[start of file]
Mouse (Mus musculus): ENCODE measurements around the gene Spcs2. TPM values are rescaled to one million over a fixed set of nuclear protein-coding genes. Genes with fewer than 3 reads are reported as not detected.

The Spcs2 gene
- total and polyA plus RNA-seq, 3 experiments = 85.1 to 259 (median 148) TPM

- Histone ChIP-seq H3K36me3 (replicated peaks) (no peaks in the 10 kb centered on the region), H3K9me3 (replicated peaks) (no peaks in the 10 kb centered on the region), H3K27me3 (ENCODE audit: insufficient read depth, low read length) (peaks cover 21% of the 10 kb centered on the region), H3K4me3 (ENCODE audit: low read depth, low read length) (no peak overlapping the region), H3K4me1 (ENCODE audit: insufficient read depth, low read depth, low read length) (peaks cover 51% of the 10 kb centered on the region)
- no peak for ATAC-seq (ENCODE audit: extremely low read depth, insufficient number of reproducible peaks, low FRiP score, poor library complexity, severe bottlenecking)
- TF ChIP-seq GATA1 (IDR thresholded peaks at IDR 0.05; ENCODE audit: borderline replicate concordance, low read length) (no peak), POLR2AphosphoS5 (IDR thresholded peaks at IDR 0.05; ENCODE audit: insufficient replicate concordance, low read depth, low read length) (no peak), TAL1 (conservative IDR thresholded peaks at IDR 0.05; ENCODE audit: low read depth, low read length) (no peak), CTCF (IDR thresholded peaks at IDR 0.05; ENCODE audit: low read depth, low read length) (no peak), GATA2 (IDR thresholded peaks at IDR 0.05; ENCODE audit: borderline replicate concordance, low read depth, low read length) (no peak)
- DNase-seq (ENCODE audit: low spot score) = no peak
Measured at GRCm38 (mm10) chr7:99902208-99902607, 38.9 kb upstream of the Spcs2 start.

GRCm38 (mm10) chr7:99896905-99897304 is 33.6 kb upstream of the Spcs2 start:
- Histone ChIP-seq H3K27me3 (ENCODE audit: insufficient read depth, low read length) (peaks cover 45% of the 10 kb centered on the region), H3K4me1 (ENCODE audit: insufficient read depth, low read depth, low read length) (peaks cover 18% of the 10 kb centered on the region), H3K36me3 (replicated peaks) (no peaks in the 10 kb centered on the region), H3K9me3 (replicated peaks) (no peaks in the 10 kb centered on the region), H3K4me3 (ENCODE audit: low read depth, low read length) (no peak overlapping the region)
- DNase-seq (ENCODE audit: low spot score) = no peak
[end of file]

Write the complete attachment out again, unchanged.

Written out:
Mouse (Mus musculus): ENCODE measurements around the gene Spcs2. TPM values are rescaled to one million over a fixed set of nuclear protein-coding genes. Genes with fewer than 3 reads are reported as not detected.

The Spcs2 gene
- total and polyA plus RNA-seq, 3 experiments = 85.1 to 259 (median 148) TPM

- Histone ChIP-seq H3K36me3 (replicated peaks) (no peaks in the 10 kb centered on the region), H3K9me3 (replicated peaks) (no peaks in the 10 kb centered on the region), H3K27me3 (ENCODE audit: insufficient read depth, low read length) (peaks cover 21% of the 10 kb centered on the region), H3K4me3 (ENCODE audit: low read depth, low read length) (no peak overlapping the region), H3K4me1 (ENCODE audit: insufficient read depth, low read depth, low read length) (peaks cover 51% of the 10 kb centered on the region)
- no peak for ATAC-seq (ENCODE audit: extremely low read depth, insufficient number of reproducible peaks, low FRiP score, poor library complexity, severe bottlenecking)
- TF ChIP-seq GATA1 (IDR thresholded peaks at IDR 0.05; ENCODE audit: borderline replicate concordance, low read length) (no peak), POLR2AphosphoS5 (IDR thresholded peaks at IDR 0.05; ENCODE audit: insufficient replicate concordance, low read depth, low read length) (no peak), TAL1 (conservative IDR thresholded peaks at IDR 0.05; ENCODE audit: low read depth, low read length) (no peak), CTCF (IDR thresholded peaks at IDR 0.05; ENCODE audit: low read depth, low read length) (no peak), GATA2 (IDR thresholded peaks at IDR 0.05; ENCODE audit: borderline replicate concordance, low read depth, low read length) (no peak)
- DNase-seq (ENCODE audit: low spot score) = no peak
Measured at GRCm38 (mm10) chr7:99902208-99902607, 38.9 kb upstream of the Spcs2 start.

GRCm38 (mm10) chr7:99896905-99897304 is 33.6 kb upstream of the Spcs2 start:
- Histone ChIP-seq H3K27me3 (ENCODE audit: insufficient read depth, low read length) (peaks cover 45% of the 10 kb centered on the region), H3K4me1 (ENCODE audit: insufficient read depth, low read depth, low read length) (peaks cover 18% of the 10 kb centered on the region), H3K36me3 (replicated peaks) (no peaks in the 10 kb centered on the region), H3K9me3 (replicated peaks) (no peaks in the 10 kb centered on the region), H3K4me3 (ENCODE audit: low read depth, low read length) (no peak overlapping the region)
- DNase-seq (ENCODE audit: low spot score) = no peak